Saturday, August 1, 2020

Harvest Hosts

While I appreciate the notion of stopping in rest areas may sound a little odd but easy free stopping is valuable for us when we are driving between areas we want to visit in depth. Interstate freeways get a bad rap as they deny the traveler the ability to experience the places they are driving through and I can't disagree, however the ability to get somewhere is also useful I find, and rest areas are much easier to deal with than motel check ins. We pull in and walk Rusty, brush our teeth (the sink drains to a holding tank thus no mess) and go to sleep. In the time it takes to unload your luggage in the room and find the soap we are snoring.
And then for those times that you aren't rushing hither and yon there is Harvest Host. Layne the navigator runs through the app which includes a map to pinpoint the locations. Harvest Host is an adventure and it's not meant to be the equivalent of KOA, the sort of corporate experience that guarantees the same service and identical facilities at each stop. The philosophy here is the total antithesis of the franchise  plan and it is truly amazing, an overused word that I try to avoid. Amazing. Consider me amazed.
Beer, ribs and fried chicken. That was our fee to stay at a ski resort.  A ski resort?? Yup, in the ever astonishing Upper Peninsula of Michigan (thinking we were still in Wisconsin - idiots loose on the road) we stayed at Indianhead Mountain Ski Resort.  If you wanted to participate in corn hole tossing, or whatever it's called that was an option. The family participating eight feet away did a lot of laughing as you do in these situations. The views were spectacular as you might expect at a mountain resort.
The thing about Harvest Host is any outdoor activity with room to park a few RVs is qualified to participate. In low season pack in four or five campers and you get a few extra sales at the bar and at dinner time. The black beer was 5% (my maximum bitterness) and flavorful and delicious and I had two because all we had to do was walk Rusty across a field to find our own beds. No driving required after imbibing at Harvest Host.
We find some Harvest Hosts are more to our taste than others and you will too. Some are free with dogs and others require leashes. We got a shower at one but only because they mentioned it. You can only stay one night unless they offer you a second one. Never ever ask. Some might offer electricity but most offer spaces to park and you are expected to be completely self sufficient. Generators are frowned upon which is okay as we don't have one but if you must use it that say do it briefly to get your charge up. The rules are obvious for grown ups.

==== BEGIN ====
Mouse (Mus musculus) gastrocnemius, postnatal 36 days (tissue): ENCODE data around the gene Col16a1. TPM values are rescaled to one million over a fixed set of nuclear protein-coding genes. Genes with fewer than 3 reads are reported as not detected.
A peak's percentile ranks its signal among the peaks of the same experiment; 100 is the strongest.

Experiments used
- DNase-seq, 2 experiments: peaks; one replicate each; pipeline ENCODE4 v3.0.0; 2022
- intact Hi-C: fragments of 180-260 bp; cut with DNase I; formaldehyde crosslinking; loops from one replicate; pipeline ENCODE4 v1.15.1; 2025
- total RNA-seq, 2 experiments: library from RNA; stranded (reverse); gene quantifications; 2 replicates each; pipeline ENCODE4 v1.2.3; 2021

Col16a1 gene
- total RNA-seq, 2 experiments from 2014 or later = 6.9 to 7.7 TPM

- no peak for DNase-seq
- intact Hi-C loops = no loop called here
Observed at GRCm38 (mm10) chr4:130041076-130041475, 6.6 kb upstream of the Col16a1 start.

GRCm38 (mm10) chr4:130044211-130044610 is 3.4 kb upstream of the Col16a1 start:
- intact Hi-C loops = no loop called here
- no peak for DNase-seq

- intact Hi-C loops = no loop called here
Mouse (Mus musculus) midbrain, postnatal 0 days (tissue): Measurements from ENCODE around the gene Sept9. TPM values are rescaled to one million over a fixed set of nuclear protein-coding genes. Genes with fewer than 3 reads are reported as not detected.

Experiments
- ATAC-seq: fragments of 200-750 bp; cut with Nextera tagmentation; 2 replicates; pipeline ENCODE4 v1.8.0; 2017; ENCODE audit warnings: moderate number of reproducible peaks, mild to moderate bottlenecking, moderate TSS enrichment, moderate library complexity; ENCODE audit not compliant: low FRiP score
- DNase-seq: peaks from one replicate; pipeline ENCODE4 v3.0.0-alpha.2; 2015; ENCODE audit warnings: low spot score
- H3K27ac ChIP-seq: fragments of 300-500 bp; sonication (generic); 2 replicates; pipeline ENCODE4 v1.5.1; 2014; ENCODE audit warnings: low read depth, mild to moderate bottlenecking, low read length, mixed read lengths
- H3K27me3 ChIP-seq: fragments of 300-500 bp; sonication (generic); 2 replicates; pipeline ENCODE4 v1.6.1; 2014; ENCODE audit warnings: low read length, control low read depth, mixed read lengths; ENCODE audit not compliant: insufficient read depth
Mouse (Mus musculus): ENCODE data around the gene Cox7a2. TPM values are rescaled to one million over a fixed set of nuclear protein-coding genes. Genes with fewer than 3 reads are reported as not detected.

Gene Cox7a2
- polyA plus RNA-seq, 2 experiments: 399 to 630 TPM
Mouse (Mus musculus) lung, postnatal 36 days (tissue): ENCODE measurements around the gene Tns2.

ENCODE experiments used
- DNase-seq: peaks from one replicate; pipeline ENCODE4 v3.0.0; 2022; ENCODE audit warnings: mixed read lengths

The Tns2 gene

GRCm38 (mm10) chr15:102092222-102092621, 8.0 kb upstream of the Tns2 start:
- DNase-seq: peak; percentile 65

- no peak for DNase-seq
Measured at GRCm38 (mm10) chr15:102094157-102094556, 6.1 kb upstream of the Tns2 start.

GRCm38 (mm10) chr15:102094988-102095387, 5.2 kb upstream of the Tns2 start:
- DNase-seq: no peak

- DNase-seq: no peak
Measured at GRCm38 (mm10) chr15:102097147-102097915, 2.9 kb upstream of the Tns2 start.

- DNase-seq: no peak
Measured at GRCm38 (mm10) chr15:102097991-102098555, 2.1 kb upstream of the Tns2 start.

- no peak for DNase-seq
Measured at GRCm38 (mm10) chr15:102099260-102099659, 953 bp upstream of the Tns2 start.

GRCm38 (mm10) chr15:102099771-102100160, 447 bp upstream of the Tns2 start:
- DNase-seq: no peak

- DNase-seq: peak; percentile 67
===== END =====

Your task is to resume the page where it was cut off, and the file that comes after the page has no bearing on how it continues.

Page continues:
One Harvest Host offered a shower, another offered us popcorn along with a dog to help consume it. Rusty watched and waited his between playing with the other dog. No leashes required obviously.
Harvest Hosts can be goofballs or quiet and reserved. One farm we parked at had seen an RV sink into a mud patch and required towing out. If that sort of thing throws you out of gear then maybe you need organized camping or state parks and nothing wrong with that. This is what I like:
Rusty and I got up at dawn and I soaked my sneakers in dew because I was too stupid to put my Crocs on, but we had an excellent walk through the vineyards, more or less together. This stuff is very nostalgic for a man who spent his young summers on a farm in central Italy. Let me say right now I have no regrets about emigrating because this work is hard. My sisters still do it, farming and hosting and I know it's not an easy life.
It's easy though to pay $79 a year and become a Harvest Host member. Want to stay at a distillery? They've got that. The restaurant and tasting area was so crowded we called a Coronavirus Veto and didn't visit. Oh well, next time once we are vaccinated...
The rules for these places are simple: you can't sleep in a car, in a tent or in a tent on a car (Overlander-style). Be neat tidy quiet and unobtrusive and plan to spend some money. The idea is to support a small business and we are all ready to do that. Taste some wine, buy a gift, a meal or food to go. At one place we got several pounds of home cured pork in various forms. We tasted and bought wine, we ate breakfast served at our van:
We have parked in fields, alongside woods, alone and alongside strangers who thanks to Coronavirus remained strangers, but we have also parked in parking lots. I also swam in Lake Michigan at one host's private beach. No seriously.
While there Rusty met a local whose owner told us stories of growing up in Michigan while we stood in the lake and she watched her (human) child dipping in the Great Lake.  These I assure you are magical memories. Rusty learning to drink the ocean was a crack up.
If you like Thai food I know a Harvest Host who is Phillipina and travels with her husband to Thailand and brings back extraordinary recipes. I'd rather stuff my face on organic vegetable green curry with flounder than pay for a cement pad with hookups in a row of RVs. The cost is the same, the only difference is the RV park will let you stay as long as you want and Harvest Host keeps you moving. Your choice, your needs. I Love America.
These fabulous people actually want you to stay. It's weird but I am getting over the feeling that I am intruding or taking advantage. Harvest Host shows you the America we all fear is disappearing.  It's alive and well and quite visible from your RV.
Gratuitous Rusty picture: